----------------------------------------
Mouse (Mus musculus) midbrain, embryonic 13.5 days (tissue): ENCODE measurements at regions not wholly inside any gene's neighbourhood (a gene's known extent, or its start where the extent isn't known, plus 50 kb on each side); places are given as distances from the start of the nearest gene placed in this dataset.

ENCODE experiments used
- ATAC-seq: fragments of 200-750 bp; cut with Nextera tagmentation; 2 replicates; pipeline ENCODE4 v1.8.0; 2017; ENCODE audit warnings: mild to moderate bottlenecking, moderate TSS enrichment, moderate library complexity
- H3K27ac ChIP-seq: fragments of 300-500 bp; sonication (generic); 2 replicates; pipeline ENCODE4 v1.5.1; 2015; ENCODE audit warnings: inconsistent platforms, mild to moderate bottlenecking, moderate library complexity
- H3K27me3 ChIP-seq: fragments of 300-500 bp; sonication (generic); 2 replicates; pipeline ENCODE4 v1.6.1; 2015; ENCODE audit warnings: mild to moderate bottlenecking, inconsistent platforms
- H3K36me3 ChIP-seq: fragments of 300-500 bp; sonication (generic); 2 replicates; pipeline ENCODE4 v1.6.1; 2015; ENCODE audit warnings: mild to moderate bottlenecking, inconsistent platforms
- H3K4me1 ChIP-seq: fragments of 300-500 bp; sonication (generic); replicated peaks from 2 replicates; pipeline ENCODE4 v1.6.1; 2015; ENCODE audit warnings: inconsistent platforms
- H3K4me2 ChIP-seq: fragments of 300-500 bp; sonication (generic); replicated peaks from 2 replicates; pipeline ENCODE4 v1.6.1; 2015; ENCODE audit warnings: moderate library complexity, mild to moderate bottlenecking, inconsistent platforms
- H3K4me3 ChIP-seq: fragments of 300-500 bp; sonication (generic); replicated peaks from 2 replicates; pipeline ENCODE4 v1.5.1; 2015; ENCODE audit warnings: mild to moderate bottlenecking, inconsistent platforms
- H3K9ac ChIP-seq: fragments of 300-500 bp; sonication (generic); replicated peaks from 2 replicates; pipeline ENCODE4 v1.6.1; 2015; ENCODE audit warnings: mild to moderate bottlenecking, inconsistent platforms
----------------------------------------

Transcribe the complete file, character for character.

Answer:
Mouse (Mus musculus) midbrain, embryonic 13.5 days (tissue): ENCODE measurements at regions not wholly inside any gene's neighbourhood (a gene's known extent, or its start where the extent isn't known, plus 50 kb on each side); places are given as distances from the start of the nearest gene placed in this dataset.

ENCODE experiments used
- ATAC-seq: fragments of 200-750 bp; cut with Nextera tagmentation; 2 replicates; pipeline ENCODE4 v1.8.0; 2017; ENCODE audit warnings: mild to moderate bottlenecking, moderate TSS enrichment, moderate library complexity
- H3K27ac ChIP-seq: fragments of 300-500 bp; sonication (generic); 2 replicates; pipeline ENCODE4 v1.5.1; 2015; ENCODE audit warnings: inconsistent platforms, mild to moderate bottlenecking, moderate library complexity
- H3K27me3 ChIP-seq: fragments of 300-500 bp; sonication (generic); 2 replicates; pipeline ENCODE4 v1.6.1; 2015; ENCODE audit warnings: mild to moderate bottlenecking, inconsistent platforms
- H3K36me3 ChIP-seq: fragments of 300-500 bp; sonication (generic); 2 replicates; pipeline ENCODE4 v1.6.1; 2015; ENCODE audit warnings: mild to moderate bottlenecking, inconsistent platforms
- H3K4me1 ChIP-seq: fragments of 300-500 bp; sonication (generic); replicated peaks from 2 replicates; pipeline ENCODE4 v1.6.1; 2015; ENCODE audit warnings: inconsistent platforms
- H3K4me2 ChIP-seq: fragments of 300-500 bp; sonication (generic); replicated peaks from 2 replicates; pipeline ENCODE4 v1.6.1; 2015; ENCODE audit warnings: moderate library complexity, mild to moderate bottlenecking, inconsistent platforms
- H3K4me3 ChIP-seq: fragments of 300-500 bp; sonication (generic); replicated peaks from 2 replicates; pipeline ENCODE4 v1.5.1; 2015; ENCODE audit warnings: mild to moderate bottlenecking, inconsistent platforms
- H3K9ac ChIP-seq: fragments of 300-500 bp; sonication (generic); replicated peaks from 2 replicates; pipeline ENCODE4 v1.6.1; 2015; ENCODE audit warnings: mild to moderate bottlenecking, inconsistent platforms